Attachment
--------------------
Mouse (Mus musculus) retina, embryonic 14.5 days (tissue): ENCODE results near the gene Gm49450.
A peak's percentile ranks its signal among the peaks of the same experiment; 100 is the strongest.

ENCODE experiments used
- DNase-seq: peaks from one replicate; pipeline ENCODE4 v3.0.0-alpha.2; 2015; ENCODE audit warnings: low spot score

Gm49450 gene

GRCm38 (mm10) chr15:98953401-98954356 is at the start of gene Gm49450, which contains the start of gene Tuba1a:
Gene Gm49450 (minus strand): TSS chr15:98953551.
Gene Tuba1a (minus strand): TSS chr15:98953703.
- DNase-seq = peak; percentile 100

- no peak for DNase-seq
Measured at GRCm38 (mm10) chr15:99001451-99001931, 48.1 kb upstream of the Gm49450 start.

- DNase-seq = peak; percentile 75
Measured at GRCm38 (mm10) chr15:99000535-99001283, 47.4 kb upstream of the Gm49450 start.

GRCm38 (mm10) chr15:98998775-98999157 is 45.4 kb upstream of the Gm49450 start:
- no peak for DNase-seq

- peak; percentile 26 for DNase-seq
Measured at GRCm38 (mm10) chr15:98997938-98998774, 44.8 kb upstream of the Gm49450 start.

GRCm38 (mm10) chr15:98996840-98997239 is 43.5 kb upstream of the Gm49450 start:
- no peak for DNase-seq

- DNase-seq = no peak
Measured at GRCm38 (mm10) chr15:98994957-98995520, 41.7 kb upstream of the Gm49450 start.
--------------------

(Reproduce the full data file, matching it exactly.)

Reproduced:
Mouse (Mus musculus) retina, embryonic 14.5 days (tissue): ENCODE results near the gene Gm49450.
A peak's percentile ranks its signal among the peaks of the same experiment; 100 is the strongest.

ENCODE experiments used
- DNase-seq: peaks from one replicate; pipeline ENCODE4 v3.0.0-alpha.2; 2015; ENCODE audit warnings: low spot score

Gm49450 gene

GRCm38 (mm10) chr15:98953401-98954356 is at the start of gene Gm49450, which contains the start of gene Tuba1a:
Gene Gm49450 (minus strand): TSS chr15:98953551.
Gene Tuba1a (minus strand): TSS chr15:98953703.
- DNase-seq = peak; percentile 100

- no peak for DNase-seq
Measured at GRCm38 (mm10) chr15:99001451-99001931, 48.1 kb upstream of the Gm49450 start.

- DNase-seq = peak; percentile 75
Measured at GRCm38 (mm10) chr15:99000535-99001283, 47.4 kb upstream of the Gm49450 start.

GRCm38 (mm10) chr15:98998775-98999157 is 45.4 kb upstream of the Gm49450 start:
- no peak for DNase-seq

- peak; percentile 26 for DNase-seq
Measured at GRCm38 (mm10) chr15:98997938-98998774, 44.8 kb upstream of the Gm49450 start.

GRCm38 (mm10) chr15:98996840-98997239 is 43.5 kb upstream of the Gm49450 start:
- no peak for DNase-seq

- DNase-seq = no peak
Measured at GRCm38 (mm10) chr15:98994957-98995520, 41.7 kb upstream of the Gm49450 start.